ACMA says telecommunications and media laws in Australia are broken

A new report by peak Australian communications body has said convergence has broken most of the media and telecommunications legislation it administers. The Australian Communication and Media Authority report is called Broken Concepts: The Australian communications legislative landscape. ACMA is the government body that administers 26 acts over half a century, accompanied by 523 regulation requirements. Their paper examined the impact of convergence on 55 pieces of legislation and found most wanting. The ACMA said they were either ‘broken’ or ‘significantly strained’ affecting regulation of video games, smartphones, tablets, 3D TVs, untimed local calls, community broadcasting, program standards, cable providers, universal service obligations, emergency calls, spam, media diversity and many others.

ACMA defined convergence characterised by five causes of change: 1. Technological developments 2. The development of a broad communications market 3. Increasing consumer and citizen engagement with the toolset 4. Regulatory globalisation 5. Government intervention (eg NBN). ACMA says digitalisation has broken the connection between the shape of content and the container which carries it. Legacy service delivery used service-specific networks and devices but digital transmission systems have made delivery mostly independent of technologies. Regulation of content based on delivery mechanism no longer makes sense as devices develop multiple functions.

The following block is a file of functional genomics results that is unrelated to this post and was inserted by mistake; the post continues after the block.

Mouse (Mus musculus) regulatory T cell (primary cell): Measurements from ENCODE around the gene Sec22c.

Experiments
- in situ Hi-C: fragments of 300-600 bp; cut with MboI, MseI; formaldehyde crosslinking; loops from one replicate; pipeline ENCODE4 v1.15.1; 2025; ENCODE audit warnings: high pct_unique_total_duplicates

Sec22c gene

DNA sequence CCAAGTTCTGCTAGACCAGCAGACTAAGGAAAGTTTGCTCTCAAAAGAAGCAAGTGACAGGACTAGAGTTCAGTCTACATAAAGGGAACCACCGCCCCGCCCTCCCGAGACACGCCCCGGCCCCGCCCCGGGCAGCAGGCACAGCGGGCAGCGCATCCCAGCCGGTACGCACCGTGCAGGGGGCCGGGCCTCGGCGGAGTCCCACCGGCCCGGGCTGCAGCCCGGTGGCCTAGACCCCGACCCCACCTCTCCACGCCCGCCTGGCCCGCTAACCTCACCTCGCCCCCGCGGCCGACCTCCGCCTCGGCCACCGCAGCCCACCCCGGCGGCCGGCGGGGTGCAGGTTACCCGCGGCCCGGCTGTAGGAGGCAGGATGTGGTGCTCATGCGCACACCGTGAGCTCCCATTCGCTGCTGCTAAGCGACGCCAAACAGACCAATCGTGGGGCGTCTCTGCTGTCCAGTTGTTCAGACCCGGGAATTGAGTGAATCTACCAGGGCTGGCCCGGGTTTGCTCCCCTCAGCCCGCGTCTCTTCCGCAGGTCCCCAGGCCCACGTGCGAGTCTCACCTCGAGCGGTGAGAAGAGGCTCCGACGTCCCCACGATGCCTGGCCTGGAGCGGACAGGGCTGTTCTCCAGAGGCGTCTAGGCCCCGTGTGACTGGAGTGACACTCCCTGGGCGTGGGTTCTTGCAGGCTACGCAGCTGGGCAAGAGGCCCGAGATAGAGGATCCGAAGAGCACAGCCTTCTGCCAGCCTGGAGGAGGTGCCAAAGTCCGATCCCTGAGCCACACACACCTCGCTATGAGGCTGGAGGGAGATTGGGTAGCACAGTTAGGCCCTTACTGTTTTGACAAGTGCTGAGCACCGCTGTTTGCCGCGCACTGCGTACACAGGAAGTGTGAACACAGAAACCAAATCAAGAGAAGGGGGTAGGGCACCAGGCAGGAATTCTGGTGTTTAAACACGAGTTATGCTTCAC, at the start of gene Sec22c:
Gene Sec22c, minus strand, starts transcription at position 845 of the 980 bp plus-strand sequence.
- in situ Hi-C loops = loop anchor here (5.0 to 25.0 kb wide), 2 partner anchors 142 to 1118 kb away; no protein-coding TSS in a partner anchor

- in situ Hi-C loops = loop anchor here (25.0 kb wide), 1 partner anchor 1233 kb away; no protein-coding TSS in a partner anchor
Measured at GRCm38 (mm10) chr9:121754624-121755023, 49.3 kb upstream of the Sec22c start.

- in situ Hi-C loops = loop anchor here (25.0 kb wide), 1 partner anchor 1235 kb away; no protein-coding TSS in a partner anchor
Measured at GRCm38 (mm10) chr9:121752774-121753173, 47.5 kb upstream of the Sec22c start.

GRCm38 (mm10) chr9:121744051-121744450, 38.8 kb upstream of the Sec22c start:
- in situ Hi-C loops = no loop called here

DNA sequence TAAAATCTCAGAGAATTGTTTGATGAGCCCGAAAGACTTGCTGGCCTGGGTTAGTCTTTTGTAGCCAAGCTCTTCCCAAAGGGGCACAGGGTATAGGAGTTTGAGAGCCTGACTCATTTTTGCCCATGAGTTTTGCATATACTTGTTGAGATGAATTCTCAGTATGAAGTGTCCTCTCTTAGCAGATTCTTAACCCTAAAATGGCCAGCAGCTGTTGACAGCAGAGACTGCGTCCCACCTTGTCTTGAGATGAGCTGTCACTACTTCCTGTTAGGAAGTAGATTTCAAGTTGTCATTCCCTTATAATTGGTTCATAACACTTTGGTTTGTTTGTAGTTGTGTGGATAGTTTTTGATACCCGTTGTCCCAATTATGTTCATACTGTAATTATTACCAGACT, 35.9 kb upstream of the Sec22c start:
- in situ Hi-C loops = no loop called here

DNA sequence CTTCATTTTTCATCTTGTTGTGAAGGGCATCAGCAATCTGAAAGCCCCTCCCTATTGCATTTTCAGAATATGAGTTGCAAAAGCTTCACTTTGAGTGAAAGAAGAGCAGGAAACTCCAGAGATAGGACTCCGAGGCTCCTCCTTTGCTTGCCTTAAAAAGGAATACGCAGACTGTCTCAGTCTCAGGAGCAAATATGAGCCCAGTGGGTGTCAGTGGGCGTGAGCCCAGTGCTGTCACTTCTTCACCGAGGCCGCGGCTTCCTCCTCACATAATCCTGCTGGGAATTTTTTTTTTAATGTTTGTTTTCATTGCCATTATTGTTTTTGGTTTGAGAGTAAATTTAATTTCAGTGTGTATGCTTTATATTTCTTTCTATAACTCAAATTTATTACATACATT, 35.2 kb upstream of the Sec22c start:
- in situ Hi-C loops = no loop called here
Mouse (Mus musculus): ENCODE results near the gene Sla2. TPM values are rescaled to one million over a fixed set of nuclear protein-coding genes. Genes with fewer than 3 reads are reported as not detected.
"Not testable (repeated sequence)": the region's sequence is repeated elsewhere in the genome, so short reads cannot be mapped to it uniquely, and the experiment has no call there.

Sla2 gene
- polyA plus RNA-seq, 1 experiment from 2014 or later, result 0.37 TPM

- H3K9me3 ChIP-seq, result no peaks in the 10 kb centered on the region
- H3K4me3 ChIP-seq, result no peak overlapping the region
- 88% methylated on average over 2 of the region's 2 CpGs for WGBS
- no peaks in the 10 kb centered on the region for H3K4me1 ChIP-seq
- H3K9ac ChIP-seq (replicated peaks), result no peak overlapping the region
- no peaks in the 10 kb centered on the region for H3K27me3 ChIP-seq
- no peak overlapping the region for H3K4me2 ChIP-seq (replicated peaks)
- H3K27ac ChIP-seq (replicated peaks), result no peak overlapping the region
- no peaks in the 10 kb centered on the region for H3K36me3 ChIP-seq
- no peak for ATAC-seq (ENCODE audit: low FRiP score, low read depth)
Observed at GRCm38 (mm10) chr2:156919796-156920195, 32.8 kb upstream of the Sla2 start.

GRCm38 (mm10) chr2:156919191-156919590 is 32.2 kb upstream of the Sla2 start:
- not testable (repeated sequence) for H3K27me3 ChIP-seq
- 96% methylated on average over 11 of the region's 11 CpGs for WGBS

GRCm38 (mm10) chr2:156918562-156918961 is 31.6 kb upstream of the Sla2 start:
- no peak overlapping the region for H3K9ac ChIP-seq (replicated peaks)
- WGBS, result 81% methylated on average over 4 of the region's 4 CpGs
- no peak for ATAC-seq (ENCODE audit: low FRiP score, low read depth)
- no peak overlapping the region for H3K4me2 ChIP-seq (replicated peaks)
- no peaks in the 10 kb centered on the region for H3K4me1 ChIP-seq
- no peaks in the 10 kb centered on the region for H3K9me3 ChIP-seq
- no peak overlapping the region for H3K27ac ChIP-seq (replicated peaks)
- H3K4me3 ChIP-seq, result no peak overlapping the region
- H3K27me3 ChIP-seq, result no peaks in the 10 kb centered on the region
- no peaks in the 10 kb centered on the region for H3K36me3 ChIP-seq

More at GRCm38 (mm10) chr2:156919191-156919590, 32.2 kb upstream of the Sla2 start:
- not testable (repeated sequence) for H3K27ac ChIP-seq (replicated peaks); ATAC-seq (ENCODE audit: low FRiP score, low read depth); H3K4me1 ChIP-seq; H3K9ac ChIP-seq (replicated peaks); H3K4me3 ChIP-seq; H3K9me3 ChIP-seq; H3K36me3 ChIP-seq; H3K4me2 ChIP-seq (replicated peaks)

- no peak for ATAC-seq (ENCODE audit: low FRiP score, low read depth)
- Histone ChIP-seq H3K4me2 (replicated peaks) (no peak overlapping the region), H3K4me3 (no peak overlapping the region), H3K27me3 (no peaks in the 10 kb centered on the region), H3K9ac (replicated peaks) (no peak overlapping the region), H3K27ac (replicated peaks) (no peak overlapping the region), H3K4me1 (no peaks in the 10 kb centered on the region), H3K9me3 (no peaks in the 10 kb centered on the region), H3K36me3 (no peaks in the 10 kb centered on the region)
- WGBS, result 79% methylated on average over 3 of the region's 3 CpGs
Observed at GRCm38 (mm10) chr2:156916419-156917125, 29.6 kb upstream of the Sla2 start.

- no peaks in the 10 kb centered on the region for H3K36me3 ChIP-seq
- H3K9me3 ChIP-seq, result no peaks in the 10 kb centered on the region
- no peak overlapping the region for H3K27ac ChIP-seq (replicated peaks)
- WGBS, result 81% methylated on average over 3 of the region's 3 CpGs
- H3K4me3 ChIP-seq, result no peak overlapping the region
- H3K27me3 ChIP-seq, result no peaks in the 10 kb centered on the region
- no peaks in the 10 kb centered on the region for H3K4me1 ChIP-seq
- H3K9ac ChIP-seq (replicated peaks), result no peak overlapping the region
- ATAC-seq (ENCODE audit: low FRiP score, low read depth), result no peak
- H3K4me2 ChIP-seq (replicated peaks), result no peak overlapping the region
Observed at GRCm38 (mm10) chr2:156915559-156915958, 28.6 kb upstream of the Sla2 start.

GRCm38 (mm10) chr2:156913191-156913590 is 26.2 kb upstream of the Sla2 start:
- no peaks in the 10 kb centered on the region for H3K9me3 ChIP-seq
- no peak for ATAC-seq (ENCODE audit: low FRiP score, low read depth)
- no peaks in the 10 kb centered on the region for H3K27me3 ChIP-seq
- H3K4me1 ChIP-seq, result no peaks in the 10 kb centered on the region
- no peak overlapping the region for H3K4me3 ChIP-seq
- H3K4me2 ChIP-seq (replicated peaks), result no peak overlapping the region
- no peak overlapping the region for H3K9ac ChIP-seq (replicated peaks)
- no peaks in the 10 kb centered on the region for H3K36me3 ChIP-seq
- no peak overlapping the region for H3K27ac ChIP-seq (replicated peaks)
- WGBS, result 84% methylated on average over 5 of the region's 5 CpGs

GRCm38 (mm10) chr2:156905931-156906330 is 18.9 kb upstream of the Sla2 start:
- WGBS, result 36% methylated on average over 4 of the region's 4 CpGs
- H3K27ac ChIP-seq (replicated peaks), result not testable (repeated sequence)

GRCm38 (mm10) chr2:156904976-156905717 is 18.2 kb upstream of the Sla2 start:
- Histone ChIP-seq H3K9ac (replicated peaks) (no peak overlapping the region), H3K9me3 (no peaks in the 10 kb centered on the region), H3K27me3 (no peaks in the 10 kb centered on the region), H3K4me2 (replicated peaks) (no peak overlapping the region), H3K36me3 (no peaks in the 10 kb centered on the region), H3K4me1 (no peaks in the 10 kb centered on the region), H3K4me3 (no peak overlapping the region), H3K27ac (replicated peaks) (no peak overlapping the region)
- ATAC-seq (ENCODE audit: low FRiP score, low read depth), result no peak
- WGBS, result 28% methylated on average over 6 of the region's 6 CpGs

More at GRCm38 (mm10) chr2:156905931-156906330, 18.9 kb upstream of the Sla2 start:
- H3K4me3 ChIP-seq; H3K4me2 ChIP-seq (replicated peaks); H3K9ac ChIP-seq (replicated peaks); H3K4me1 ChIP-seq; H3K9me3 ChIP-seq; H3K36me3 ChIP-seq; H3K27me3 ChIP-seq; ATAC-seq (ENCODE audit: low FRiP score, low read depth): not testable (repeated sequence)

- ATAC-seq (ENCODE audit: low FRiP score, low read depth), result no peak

ACMA found seven regulatory consequences of convergence. Firstly, policy and legislation no longer aligns with market realities, the technology or its uses. Secondly, there are gaps in coverage of new forms of content and applications. Thirdly, there is misplaced emphasis on traditional media (television) and communications (voice services). Fourthly, the blurring of boundaries is leading to inconsistent treatment of similar content, devices or services. Fifth, consumer safeguards are not keeping up with innovative services. Sixth, new issues are handled in piecemeal fashion reducing overall policy coherence. Lastly, convergence is causing institutional ambiguity with no one sure which agency is responsible for which regulation.The core acts that govern telecommunications in Australia are the Broadcasting Services Act 1992, the Radiocommunications Act 1992 , the Telecommunications Act 1997 and the Telecommunications (Consumer Protection and Service Standards) Act 1999. All were drafted before the Internet became entrenched. These acts have been added to by band aid solutions to newer problems such as spam and interactive gambling. ACMA says the Australian communications legislative landscape now resembles a patchwork quilt. There is no overarching strategy or coordinated approach to regulating communications and media in a digital economy.

The report said regulation gave undue weight to the influence of print newspapers and the ability to personalise media consumption magnifies and limits the influence a media service can have on an individual. Also the ability to access broadcast-like content through non-broadcasting services is running a hole through the Broadcasting Act’s promotion of diversity of content (honoured more in the breach by commercial broadcasters). There are 53 other areas of ACMA’s reach broken beyond legislative repair.

ACMA Chairman Chris Chapman said the report highlighted the strain on old concepts struggling with new technology. “The constructs for communications and media that worked 20 years ago no longer fit present day circumstances, let alone the next 20 years,” Chapman said. “These ‘broken concepts’ are symptoms of the deeper change of digitalisation breaking those now outdated propositions, including that content can be controlled by how it is delivered.”